16. joulukuuta 2021

A deeper dive into repository assessment: CoreTrustSeal+FAIRenabling Capability-Maturity

The FAIRsFAIR project has mapped the CoreTrustSeal requirements to the FAIR principles, FAIRsFAIR metrics and RDA FAIR Data Indicators and created an approach to support repository assessment against the mapped concepts. The CoreTrustSeal+FAIR Capability-Maturity approach is currently an informal assessment, which repositories can undertake to evaluate their status as a trusted digital repository and their FAIRenabling practices.

FSD has tested the capability-maturity approach as part of its work in the EOSC-Nordic project’s Work Package 4 on FAIR data. To facilitate the assessment, the FAIRsFAIR provided us with an as-of-yet unpublished user guide.

Assessment revealed things to improve

We went through all the 16 CoreTrustSeal requirements and assessed our practices against each requirement, metric and indicator. This involved assigning each requirement a capability-maturity tier from five tiers: 1. Initial, 2. Managed, 3. Defined, 4. Quantitatively managed and 5. Optimising. In addition, we reviewed the evidence available to support the selected tier, set a target tier for the next review, and assessed whether we covered the FAIR indicators and metrics mapped to each requirement.

Capability-maturity tiers and their main components.
Image source: Hervé L'Hours, Ilona von Stein, Jerry deVries, Linas Cepinskas, Joy Davidson, Patricia Herterich, Robert Huber, & Benjamin Jacob Mathers. (2021). M4.3 CoreTrustSeal+FAIRenabling, Capability and Maturity (1.0). Zenodo. https://doi.org/10.5281/zenodo.5346822

In our assessment, two requirements, R05 Organisational Infrastructure and R10 Preservation, were at tier 4 and FSD achieved the third tier, “defined”, on most requirements. With a median of 3, FSD is doing quite well, as FAIRsFAIR M4.3 points out that “the current recommendation is that a capability level of 2. Managed across all Requirements should be sufficient to demonstrate CoreTrustSeal compliance and FAIRenabling” and that “[l]evels of 3 and above … are highly desirable”.

However, there is always room for improvement. We assigned tier 2 to three requirements, R03 Continuity of Access, R08 Appraisal, and identification under R13 Discovery & Identification. We set tier 3 as our target for these requirements before our CoreTrustSeal renewal application in 2023. In addition, we set the target tier of 4 or above for four other requirements by the next assessment.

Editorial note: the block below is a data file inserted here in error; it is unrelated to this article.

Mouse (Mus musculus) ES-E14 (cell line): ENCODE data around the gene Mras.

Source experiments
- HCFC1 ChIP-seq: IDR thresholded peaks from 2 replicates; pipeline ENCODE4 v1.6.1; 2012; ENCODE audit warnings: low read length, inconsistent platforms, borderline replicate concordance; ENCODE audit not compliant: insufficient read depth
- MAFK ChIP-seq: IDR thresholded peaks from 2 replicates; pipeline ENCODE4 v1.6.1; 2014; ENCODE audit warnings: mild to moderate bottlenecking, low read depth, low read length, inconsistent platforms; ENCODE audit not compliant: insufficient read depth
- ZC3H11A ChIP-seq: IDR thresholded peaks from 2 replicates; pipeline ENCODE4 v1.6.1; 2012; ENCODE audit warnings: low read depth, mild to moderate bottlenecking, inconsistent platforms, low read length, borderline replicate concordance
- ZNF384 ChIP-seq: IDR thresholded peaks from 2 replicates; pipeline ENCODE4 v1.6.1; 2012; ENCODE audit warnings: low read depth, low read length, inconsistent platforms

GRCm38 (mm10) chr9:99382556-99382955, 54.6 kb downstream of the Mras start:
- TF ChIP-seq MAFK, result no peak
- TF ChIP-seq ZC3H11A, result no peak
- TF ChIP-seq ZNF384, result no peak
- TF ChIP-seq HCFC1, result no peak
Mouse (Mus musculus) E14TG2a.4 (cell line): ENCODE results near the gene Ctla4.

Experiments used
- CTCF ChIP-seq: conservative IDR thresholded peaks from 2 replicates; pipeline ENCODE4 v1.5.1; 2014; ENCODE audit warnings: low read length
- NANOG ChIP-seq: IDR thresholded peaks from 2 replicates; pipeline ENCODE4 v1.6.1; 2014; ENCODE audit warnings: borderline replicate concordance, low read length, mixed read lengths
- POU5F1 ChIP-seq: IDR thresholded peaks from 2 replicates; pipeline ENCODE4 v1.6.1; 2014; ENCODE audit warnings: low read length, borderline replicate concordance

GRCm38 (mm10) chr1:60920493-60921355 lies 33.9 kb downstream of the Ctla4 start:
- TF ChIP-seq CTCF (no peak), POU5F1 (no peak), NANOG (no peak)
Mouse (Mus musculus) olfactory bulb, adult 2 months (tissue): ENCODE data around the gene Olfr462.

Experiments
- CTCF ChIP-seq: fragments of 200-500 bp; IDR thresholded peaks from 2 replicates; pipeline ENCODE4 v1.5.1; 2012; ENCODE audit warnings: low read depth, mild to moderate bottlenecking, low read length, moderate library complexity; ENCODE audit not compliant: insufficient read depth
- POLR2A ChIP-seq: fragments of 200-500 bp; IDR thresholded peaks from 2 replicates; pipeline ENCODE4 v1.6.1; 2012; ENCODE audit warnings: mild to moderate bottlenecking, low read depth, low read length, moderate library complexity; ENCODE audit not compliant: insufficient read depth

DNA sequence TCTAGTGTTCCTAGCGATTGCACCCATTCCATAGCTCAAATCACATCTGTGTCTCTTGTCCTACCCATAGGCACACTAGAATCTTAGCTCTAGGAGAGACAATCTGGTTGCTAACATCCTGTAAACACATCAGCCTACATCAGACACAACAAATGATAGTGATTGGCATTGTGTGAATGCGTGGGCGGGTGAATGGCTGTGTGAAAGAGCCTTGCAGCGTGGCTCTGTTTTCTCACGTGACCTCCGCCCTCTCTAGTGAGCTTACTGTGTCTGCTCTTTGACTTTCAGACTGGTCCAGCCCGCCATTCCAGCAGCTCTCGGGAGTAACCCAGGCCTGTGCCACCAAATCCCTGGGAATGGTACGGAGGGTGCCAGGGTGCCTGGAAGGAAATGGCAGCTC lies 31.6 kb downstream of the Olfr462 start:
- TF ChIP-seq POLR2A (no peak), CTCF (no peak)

The assessment was a useful exercise that allowed us to identify several aspects to improve in our practices and take stock of additional evidence to include in our next CoreTrustSeal application. We also believe we were able to provide useful feedback for improving the approach.

Some expertise is required

We found that a good way to conduct the assessment is to bring together a small group of experts on various repository aspects (e.g., administrative, archival services, technical) and work on a table of the requirements by assessing the capability-maturity level, target and evidence. The process took us two afternoon meetings and some desk research.

The assessment seems especially useful to more experienced repositories that have perhaps already obtained a certification and performed automated FAIR evaluations of their metadata records. The assessment is significantly facilitated by having prior knowledge of CoreTrustSeal requirements, FAIR principles, FAIRsFAIR metrics and RDA indicators.

The capability-maturity approach appears to fall somewhere between a full CoreTrustSeal self-assessment and FAIR evaluations. We found the idea of maturity levels promising, although we had some challenges in finding the correct one for some requirements. The approach brings in some specificity and concreteness to the more general requirements of the CoreTrustSeal.

We noticed that in some cases, the FAIR principles and metrics do not match very well with the CoreTrustSeal requirements, or they do so only partially. This is no fault of the mapping itself but demonstrates that the two have different use cases. They cannot be perfectly aligned but are nonetheless complementary. The emerging capability-maturity approach is a welcome addition to the tools available to assess the FAIRness and trustworthiness of a digital repository.

More information:

» FAIRsFAIR project
» EOSC-Nordic
» FAIRsFAIR WP4: M4.3 CoreTrustSeal+FAIRenabling, Capability and Maturity
» CoreTrustSeal

Henri Ala-Lahti
Information Specialist
firstname.surname [at] tuni.fi